Stocks slid early in the day as a worse than expected drop in Japanese exports and reemerging jitters out of Europe limited buying. The sell-off was stymied in the mid-afternoon after the Fed minutes hit the wires. The minutes bolstered the bull case that more quantitative easing is highly likely unless the economy turns around quickly. Although there have been several slightly better reports since the Fed meeting, the data is not likely enough to stop further intervention.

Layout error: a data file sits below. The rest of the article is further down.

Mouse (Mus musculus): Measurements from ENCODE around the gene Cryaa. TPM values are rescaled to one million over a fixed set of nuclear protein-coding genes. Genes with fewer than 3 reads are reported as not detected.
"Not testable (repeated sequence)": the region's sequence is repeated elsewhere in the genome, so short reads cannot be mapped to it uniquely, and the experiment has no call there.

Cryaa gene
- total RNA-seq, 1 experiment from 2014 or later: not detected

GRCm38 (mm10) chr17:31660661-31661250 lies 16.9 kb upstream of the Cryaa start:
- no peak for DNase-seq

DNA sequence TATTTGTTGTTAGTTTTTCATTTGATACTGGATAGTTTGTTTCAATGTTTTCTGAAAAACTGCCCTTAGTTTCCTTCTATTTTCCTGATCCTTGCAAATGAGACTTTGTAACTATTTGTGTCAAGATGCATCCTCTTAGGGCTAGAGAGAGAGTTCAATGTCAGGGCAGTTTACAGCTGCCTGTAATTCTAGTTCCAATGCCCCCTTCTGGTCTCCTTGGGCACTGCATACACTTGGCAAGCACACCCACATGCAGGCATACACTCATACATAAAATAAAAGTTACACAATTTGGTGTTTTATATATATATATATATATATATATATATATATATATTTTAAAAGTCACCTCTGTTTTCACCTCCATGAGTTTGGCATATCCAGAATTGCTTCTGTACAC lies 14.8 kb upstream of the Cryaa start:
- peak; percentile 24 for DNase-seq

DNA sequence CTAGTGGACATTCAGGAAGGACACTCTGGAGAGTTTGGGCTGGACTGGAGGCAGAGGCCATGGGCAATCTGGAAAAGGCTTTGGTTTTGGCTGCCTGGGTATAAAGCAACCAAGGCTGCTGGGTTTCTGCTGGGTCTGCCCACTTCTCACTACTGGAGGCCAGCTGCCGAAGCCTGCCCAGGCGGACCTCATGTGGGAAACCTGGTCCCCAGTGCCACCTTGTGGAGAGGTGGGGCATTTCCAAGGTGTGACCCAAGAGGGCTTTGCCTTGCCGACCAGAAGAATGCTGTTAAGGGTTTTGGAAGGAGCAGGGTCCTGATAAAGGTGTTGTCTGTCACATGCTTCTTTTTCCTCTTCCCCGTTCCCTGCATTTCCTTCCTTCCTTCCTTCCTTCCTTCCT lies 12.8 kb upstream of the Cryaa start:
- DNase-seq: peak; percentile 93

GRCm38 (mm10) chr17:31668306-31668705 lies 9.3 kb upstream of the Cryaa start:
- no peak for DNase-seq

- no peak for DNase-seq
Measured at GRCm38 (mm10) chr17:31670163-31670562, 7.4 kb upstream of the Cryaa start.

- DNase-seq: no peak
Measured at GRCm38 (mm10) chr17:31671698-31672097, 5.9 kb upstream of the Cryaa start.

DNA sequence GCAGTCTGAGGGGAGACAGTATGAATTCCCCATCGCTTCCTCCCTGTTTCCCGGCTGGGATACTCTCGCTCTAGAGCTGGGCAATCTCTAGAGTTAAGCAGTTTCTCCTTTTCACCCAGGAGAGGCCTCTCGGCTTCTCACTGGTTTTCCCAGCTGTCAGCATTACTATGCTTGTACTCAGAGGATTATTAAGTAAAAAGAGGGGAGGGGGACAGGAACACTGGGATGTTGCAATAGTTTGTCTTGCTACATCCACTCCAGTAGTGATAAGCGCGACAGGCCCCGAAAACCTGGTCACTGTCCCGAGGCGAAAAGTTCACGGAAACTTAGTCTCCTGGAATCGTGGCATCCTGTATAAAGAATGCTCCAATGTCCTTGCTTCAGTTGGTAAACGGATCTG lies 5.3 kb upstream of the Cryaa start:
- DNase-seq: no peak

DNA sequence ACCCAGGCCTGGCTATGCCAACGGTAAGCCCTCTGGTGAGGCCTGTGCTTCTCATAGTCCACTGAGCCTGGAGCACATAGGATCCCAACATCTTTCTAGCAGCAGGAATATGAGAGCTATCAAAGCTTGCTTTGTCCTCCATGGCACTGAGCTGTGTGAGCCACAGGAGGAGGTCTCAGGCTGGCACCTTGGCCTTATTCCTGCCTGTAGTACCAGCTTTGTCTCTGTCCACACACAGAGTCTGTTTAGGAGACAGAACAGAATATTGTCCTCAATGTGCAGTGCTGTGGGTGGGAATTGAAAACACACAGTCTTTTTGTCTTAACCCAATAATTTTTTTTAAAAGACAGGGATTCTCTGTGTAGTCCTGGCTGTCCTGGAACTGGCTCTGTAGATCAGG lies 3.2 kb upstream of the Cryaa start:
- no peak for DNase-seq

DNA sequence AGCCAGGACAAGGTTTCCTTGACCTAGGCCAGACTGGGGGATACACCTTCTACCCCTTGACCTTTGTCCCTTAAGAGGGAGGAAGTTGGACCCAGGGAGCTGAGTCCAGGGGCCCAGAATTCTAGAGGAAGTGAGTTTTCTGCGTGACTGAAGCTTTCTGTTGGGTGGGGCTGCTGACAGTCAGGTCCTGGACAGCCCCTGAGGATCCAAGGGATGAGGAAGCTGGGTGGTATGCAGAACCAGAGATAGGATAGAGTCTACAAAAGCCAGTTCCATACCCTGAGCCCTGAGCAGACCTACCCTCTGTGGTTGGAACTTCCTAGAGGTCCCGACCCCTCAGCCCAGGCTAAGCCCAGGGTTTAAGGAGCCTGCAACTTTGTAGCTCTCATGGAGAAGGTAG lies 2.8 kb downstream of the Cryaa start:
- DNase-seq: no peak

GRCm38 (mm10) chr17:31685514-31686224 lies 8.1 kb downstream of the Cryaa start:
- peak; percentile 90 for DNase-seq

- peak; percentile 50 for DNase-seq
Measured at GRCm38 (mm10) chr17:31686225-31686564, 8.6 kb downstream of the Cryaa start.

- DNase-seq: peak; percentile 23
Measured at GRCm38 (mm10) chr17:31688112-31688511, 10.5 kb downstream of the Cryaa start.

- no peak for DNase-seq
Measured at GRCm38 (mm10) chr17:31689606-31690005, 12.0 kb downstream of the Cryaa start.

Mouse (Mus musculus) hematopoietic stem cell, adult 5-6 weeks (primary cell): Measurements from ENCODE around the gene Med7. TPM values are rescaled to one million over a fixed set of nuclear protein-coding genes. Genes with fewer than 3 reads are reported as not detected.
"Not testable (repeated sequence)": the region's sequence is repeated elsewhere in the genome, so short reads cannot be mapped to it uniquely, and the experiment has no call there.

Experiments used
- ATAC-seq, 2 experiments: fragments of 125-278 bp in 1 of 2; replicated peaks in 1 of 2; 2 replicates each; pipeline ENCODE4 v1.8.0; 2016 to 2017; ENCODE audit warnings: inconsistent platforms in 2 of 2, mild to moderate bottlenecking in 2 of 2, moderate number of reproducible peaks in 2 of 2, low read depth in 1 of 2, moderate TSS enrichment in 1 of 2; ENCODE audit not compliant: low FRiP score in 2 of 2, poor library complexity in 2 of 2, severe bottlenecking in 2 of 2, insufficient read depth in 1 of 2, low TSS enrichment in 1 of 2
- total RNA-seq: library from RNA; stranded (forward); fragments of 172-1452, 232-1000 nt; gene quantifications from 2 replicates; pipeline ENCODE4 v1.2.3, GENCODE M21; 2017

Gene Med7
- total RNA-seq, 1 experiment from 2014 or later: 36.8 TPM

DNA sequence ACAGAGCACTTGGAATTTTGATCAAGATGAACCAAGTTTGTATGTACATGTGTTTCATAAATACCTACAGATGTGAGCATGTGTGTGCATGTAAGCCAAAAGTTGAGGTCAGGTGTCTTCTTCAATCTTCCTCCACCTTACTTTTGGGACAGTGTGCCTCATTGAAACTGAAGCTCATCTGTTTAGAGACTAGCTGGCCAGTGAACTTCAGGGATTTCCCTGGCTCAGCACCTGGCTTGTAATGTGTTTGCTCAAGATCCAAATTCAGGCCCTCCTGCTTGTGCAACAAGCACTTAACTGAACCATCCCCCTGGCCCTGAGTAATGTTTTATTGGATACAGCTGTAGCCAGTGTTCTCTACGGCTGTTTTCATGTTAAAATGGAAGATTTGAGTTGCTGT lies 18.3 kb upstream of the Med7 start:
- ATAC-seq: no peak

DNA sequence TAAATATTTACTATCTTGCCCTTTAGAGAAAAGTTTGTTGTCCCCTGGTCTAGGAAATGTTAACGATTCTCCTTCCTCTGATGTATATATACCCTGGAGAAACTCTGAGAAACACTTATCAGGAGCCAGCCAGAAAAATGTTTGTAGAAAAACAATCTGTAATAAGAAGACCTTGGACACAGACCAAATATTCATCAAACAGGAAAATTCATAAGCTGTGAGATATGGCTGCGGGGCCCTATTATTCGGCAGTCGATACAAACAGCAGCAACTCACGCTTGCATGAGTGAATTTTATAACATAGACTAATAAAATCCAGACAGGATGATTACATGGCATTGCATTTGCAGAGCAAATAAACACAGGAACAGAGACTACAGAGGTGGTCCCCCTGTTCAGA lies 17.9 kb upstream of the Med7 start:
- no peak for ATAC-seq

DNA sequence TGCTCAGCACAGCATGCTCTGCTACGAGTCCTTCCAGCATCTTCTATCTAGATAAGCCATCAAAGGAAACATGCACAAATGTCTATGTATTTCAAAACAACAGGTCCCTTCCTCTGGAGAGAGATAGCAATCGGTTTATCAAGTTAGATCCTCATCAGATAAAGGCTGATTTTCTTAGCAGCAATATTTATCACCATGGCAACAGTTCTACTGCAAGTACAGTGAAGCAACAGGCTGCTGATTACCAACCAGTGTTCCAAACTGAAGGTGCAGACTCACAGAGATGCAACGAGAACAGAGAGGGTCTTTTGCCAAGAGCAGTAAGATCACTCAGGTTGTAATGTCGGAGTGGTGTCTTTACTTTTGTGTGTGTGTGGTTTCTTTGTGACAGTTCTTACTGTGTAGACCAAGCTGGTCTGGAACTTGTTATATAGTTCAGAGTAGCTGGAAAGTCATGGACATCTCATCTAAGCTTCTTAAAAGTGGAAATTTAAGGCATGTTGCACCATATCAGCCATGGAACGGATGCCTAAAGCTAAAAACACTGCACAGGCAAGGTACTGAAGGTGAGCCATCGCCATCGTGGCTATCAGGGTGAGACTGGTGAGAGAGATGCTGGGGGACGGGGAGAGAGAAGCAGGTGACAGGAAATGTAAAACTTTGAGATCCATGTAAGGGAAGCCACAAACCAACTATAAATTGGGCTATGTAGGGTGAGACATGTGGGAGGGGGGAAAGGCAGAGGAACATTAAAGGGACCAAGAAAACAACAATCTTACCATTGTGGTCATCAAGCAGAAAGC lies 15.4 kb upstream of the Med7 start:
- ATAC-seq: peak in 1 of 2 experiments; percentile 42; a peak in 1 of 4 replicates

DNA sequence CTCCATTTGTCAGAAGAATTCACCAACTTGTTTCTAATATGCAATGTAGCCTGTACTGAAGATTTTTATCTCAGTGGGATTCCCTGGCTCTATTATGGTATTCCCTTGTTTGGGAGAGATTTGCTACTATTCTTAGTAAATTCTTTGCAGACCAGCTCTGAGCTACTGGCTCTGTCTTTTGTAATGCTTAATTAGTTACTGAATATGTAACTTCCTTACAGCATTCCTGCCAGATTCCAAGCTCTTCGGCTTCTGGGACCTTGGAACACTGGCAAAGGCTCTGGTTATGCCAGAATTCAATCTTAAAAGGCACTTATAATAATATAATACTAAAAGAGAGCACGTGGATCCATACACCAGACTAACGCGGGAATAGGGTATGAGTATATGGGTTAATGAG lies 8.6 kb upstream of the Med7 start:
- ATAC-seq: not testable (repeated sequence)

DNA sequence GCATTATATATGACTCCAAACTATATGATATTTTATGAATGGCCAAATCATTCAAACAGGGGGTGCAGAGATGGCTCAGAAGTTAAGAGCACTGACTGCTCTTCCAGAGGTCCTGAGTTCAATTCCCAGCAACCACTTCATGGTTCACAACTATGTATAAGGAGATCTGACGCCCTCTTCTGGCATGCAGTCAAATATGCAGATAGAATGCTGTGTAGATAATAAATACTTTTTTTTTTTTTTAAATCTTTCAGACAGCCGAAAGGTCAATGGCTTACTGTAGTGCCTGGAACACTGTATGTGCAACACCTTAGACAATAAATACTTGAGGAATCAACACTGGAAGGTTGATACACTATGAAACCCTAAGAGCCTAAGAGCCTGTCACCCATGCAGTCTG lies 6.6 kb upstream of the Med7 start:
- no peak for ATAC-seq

At the close the S&P 500 finished flat and the NASDAQ rallied by 0.2%. The reversal off the lows was anything but a bull stampede as volume levels remained dismal. The action of note was in the treasury and currency markets. Yields on the ten year note fell back to 1.72% as some money rotated back into the safety trade. The Euro and Yen both rallied as money flowed from dollar denominated assets. Further dollar printing will hurt the dollar and likely increase already high commodity prices. Evidence of the dollar debasement could be seen in gold (NYSEARCA:GLD) and silver (NYSEARCA:SLV) prices, up 1.1% and 1.9% respectively. We continue to believe that a new round of quantitative easing will not have the intended benefit envisioned by the Fed.
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